No more gunfire was exchanged after that initial burst, though police did see a man they believed to be Spengler moving at times. The police chief said he didn't know if the police officer hit Spengler early on, but he said the medical examiner indicated that Spengler died after shooting himself in the head.
Two firefighters also died at the scene.
One of them, Lt. Michael Chiapperini, was a veteran of the West Webster Fire Department and a police lieutenant. He'd been named Firefighter of the Year just two weeks ago, and not long before that, he had volunteered to go to Long Island to help those suffering after Superstorm Sandy, according to Lt. Gov. Bob Duffy.
The other slain firefighter was Tomasz Kaczowka, who was also a 911 dispatcher. He'd been with the West Webster Fire Department for just more than a year, fire department spokesman Al Sienkiewicz said.
One firefighter escaped from the scene in his own vehicle about an hour after he was shot and was taken to a hospital by an ambulance from another location, Boutillier said. Another wounded firefighter was conscious and speaking when he was removed from the scene, he said.
The wounded firefighters were in intensive care Monday at Strong Memorial Hospital in Rochester, New York, officials said.
The other person wounded was a Greece, New York, police officer who was on his way to work when his car was fired upon. He suffered shrapnel wounds that Pickering described as minor.
"We work with these people everyday; they're like our brothers," said Pickering of the slain firefighters, as he fought back tears. "It's terrible."
New shooting spurs more talk on gun control
Authorities have not said what weapons were found with Spengler, though Pickering said "probably at least a rifle was used" to shoot the first responders.
"I know that many people are going to be asking, 'Were they assault rifles?' I don't know that. I can't answer that at this time," he told reporters.
The shooting occurred amid a renewed gun control debate after the December 14 elementary school massacre in Newtown, Connecticut, that killed 26 people, most of them children. The gunman in that case, Adam Lanza, also killed his mother and himself.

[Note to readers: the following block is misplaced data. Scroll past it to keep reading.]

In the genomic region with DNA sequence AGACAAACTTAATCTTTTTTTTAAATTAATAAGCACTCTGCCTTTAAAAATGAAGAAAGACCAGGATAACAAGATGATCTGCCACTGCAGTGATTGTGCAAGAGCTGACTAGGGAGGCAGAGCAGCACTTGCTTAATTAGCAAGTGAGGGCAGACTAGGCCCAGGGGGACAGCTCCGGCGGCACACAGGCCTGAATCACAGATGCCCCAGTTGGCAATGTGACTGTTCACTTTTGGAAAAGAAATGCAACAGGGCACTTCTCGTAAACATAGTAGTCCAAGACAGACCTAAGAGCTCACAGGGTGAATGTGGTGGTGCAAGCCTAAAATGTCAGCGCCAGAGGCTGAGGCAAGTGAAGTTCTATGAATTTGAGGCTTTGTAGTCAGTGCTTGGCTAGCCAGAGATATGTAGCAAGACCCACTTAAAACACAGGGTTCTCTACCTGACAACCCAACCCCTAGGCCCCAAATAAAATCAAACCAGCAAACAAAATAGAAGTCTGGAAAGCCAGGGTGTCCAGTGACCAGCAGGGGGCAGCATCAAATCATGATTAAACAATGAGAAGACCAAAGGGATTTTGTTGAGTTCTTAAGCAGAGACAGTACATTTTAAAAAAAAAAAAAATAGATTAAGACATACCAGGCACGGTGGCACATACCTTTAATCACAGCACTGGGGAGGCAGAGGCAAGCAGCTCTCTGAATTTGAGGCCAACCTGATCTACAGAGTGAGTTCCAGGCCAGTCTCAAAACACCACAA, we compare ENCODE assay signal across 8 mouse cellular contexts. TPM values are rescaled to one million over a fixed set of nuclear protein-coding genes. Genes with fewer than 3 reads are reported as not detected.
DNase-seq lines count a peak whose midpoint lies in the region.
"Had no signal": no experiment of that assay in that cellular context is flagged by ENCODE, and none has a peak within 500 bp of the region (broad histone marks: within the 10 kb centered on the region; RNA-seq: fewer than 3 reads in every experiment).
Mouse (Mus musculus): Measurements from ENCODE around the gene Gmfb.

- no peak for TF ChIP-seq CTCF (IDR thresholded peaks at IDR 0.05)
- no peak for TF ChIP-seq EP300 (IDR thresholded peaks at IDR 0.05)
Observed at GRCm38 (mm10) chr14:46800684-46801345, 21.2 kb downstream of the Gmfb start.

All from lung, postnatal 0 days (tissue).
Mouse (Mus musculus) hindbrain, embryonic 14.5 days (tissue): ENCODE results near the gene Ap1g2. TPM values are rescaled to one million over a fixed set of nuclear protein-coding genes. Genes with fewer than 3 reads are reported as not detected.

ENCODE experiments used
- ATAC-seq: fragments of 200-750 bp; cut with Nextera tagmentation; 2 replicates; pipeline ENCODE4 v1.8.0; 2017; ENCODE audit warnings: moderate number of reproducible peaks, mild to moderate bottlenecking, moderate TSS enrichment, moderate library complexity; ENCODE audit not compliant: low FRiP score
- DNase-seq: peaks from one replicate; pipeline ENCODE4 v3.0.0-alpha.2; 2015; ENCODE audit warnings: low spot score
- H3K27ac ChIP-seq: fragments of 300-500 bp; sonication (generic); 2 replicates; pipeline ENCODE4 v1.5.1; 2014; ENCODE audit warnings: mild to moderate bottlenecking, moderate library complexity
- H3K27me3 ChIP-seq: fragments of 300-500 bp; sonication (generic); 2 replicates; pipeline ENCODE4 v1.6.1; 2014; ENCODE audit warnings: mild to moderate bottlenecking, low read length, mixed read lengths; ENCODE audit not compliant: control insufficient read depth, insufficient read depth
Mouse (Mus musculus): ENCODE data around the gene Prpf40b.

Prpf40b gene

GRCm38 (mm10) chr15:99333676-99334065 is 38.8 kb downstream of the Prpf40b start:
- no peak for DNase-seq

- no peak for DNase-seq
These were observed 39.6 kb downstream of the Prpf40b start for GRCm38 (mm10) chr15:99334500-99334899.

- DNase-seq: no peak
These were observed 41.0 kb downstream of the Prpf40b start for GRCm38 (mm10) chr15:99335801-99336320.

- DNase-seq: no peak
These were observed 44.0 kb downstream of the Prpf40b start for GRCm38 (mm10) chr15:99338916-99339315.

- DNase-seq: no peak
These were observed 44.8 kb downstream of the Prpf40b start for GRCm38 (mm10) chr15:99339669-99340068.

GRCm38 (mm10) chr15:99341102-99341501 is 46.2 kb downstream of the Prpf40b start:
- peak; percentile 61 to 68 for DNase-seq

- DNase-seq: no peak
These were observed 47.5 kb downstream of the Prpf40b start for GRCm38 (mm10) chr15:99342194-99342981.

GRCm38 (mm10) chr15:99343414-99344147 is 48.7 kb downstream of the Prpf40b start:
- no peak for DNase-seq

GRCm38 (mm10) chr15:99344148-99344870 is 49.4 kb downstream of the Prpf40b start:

The head of a lobbying group that represents first responders said the Monday shooting was "senseless and cruel."
"The firefighters who responded today were performing a selfless, meaningful service to their community, unaware that a cold-hearted maniac was planning to ambush them and take their lives," said Harold Schaitberger, general president of the Washington-based International Association of Fire Fighters. "Coming on the heels of the horrific tragedy in Newtown, Connecticut, and on Christmas Eve, this shooting is even harder to comprehend."
New York Gov. Andrew Cuomo described the Webster shooting as "horrific." And the state's attorney general called it a "senseless tragedy"
President Barack Obama has set a January deadline for "concrete proposals" to deal with gun violence in the wake of the Newtown school shooting.
Sen. Dianne Feinstein, D-California, has said she will introduce legislation to reinstate the assault weapons ban that expired in 2004, while National Rifle Association CEO Wayne LaPierre has said his group will fight any new gun restrictions, saying most gun laws now on the books are rarely enforced.
Pickering, the Webster police chief, said it was important -- in the wake of the shooting in his town and others -- to "get a handle on gun control." He also said more needs to be done to make sure that dangerous people aren't in society, where they can kill.
"For the last 20 years we have been turning people loose and deinstitutionalizing people, and I think we've swung too far," he said. "I think there are still people that need to be in institutions that are a danger to themselves or others. And this is a classic example."